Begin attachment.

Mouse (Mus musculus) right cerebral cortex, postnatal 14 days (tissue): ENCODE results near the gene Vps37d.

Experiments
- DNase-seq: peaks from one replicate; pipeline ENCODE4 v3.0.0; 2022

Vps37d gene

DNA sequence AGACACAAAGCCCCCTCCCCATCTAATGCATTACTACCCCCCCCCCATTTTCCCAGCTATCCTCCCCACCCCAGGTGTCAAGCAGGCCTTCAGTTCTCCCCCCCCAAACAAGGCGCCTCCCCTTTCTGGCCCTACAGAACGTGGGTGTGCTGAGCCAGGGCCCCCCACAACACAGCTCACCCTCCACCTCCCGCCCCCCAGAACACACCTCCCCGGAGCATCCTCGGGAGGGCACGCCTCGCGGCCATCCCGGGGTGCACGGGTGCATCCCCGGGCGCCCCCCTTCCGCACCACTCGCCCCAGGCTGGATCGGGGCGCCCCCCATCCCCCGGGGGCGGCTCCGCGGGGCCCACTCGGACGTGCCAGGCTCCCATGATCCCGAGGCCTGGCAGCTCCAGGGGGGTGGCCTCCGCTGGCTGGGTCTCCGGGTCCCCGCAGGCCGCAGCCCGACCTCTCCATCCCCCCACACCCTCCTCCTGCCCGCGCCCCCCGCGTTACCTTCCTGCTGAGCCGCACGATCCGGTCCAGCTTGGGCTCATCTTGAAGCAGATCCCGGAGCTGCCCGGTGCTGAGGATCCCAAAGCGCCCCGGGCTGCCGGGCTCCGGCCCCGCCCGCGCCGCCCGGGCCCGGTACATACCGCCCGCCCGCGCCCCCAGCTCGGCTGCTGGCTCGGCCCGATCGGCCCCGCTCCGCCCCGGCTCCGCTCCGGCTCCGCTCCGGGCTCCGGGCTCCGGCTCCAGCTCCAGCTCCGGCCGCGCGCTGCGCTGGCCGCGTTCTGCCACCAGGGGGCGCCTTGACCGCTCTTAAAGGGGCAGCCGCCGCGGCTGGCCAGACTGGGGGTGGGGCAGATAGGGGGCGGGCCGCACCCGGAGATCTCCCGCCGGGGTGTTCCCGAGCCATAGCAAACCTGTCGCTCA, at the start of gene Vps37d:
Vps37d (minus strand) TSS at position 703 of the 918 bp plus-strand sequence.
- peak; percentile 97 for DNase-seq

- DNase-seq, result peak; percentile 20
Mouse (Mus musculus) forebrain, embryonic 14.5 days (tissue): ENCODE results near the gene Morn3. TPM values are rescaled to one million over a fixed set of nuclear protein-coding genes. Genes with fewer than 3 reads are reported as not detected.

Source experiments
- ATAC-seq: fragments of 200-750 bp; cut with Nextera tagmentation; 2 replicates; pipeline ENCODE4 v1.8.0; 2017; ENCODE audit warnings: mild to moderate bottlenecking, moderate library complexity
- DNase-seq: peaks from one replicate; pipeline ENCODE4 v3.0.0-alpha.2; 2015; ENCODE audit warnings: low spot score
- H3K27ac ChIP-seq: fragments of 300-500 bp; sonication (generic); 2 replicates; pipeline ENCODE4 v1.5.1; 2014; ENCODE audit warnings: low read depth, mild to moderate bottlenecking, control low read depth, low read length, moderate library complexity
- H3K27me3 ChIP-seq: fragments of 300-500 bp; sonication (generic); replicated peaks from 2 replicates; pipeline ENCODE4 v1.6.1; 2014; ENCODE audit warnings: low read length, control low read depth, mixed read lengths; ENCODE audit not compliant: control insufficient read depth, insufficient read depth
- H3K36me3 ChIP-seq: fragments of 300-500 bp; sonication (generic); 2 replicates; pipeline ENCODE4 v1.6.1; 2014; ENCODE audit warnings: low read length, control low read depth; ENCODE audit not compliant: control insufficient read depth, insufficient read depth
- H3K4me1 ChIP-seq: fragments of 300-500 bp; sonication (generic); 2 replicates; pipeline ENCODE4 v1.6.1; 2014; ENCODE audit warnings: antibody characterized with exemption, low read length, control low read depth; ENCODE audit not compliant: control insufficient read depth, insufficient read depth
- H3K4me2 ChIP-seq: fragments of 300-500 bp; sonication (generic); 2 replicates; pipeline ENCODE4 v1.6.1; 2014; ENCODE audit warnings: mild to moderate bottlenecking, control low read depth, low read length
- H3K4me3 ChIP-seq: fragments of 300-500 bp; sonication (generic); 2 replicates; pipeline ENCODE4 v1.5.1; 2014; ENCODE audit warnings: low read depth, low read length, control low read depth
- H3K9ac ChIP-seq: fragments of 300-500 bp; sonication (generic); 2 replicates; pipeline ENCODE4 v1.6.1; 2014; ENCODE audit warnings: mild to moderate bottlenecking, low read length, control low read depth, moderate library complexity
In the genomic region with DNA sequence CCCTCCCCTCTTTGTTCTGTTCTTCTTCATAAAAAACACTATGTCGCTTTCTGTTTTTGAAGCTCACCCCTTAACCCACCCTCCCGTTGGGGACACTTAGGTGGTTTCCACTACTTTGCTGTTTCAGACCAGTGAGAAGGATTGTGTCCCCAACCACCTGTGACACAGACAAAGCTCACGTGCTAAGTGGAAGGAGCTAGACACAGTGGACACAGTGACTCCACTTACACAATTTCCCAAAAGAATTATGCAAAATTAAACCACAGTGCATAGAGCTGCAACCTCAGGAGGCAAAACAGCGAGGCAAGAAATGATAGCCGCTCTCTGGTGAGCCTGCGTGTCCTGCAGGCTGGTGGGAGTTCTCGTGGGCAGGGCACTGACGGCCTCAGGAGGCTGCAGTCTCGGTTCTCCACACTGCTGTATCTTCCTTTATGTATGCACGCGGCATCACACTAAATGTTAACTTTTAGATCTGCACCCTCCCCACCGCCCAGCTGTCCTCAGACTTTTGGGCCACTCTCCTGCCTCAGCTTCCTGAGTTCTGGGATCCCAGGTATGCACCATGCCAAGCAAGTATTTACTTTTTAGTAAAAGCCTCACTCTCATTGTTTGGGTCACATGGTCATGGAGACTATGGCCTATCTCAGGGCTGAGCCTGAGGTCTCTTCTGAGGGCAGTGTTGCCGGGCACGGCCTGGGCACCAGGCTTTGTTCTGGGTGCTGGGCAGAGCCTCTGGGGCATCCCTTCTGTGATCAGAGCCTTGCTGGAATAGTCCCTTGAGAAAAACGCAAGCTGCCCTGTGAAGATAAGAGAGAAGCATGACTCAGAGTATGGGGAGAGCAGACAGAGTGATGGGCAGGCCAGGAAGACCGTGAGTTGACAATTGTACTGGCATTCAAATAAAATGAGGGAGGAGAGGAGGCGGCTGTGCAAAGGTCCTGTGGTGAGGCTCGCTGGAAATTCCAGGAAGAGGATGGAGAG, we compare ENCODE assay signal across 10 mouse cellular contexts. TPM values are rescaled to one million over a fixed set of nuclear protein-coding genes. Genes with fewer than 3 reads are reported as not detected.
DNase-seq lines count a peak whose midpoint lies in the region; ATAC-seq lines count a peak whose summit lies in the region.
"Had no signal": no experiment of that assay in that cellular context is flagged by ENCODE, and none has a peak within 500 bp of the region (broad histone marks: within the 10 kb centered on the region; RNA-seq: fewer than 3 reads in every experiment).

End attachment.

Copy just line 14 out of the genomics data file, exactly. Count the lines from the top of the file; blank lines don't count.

- H3K27me3 ChIP-seq: fragments of 300-500 bp; sonication (generic); replicated peaks from 2 replicates; pipeline ENCODE4 v1.6.1; 2014; ENCODE audit warnings: low read length, control low read depth, mixed read lengths; ENCODE audit not compliant: control insufficient read depth, insufficient read depth